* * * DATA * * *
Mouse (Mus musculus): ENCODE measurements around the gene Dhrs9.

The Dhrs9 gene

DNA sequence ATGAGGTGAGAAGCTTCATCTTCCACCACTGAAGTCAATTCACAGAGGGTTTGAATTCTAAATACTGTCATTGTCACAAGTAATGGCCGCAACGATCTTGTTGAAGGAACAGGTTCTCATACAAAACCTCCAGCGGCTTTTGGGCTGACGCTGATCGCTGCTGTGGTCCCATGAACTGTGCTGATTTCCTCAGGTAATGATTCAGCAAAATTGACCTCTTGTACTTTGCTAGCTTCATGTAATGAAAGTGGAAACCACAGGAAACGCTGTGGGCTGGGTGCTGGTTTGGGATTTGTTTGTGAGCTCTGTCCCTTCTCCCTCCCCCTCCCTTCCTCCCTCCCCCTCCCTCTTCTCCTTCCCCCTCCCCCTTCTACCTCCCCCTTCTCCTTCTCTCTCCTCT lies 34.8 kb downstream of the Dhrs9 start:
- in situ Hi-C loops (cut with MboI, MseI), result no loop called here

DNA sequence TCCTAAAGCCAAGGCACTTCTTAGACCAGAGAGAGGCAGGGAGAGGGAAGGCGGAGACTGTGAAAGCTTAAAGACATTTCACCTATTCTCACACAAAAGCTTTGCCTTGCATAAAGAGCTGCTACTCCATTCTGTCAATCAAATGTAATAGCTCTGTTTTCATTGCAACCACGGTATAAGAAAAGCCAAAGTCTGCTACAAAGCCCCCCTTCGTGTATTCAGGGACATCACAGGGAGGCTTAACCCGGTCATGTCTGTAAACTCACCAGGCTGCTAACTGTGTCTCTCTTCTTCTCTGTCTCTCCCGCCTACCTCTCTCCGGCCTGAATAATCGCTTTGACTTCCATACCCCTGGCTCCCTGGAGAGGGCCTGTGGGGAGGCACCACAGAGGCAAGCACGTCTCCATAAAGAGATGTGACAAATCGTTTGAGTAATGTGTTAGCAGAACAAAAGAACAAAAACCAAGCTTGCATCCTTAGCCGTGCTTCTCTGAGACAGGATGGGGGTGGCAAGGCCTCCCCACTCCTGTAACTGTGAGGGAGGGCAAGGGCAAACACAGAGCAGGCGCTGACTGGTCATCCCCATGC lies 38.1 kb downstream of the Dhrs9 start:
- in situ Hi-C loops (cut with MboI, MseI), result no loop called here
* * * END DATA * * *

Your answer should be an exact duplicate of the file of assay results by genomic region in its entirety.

Mouse (Mus musculus): ENCODE measurements around the gene Dhrs9.

The Dhrs9 gene

DNA sequence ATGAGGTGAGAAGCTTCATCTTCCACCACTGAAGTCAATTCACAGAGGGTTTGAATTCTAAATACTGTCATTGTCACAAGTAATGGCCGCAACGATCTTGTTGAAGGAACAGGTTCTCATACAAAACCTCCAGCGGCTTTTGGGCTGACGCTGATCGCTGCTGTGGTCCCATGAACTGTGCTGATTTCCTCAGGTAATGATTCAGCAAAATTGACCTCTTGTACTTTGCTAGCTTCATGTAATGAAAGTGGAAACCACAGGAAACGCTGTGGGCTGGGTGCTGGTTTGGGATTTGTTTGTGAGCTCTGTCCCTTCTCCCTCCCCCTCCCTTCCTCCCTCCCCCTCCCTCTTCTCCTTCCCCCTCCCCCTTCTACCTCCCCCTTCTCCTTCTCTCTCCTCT lies 34.8 kb downstream of the Dhrs9 start:
- in situ Hi-C loops (cut with MboI, MseI), result no loop called here

DNA sequence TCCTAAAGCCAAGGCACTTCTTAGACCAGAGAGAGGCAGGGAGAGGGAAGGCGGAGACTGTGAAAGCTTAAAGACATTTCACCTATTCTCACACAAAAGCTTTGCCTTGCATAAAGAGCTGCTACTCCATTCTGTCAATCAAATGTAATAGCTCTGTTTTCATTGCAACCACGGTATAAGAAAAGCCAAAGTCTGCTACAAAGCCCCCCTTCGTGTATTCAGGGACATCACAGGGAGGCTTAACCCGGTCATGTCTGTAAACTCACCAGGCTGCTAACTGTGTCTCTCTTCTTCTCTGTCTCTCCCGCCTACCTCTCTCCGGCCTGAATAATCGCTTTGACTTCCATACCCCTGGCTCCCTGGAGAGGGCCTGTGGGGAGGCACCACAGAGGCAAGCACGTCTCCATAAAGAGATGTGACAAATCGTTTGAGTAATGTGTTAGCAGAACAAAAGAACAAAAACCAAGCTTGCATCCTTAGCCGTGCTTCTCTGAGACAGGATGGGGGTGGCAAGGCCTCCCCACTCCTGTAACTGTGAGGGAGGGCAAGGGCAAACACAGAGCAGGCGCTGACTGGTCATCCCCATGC lies 38.1 kb downstream of the Dhrs9 start:
- in situ Hi-C loops (cut with MboI, MseI), result no loop called here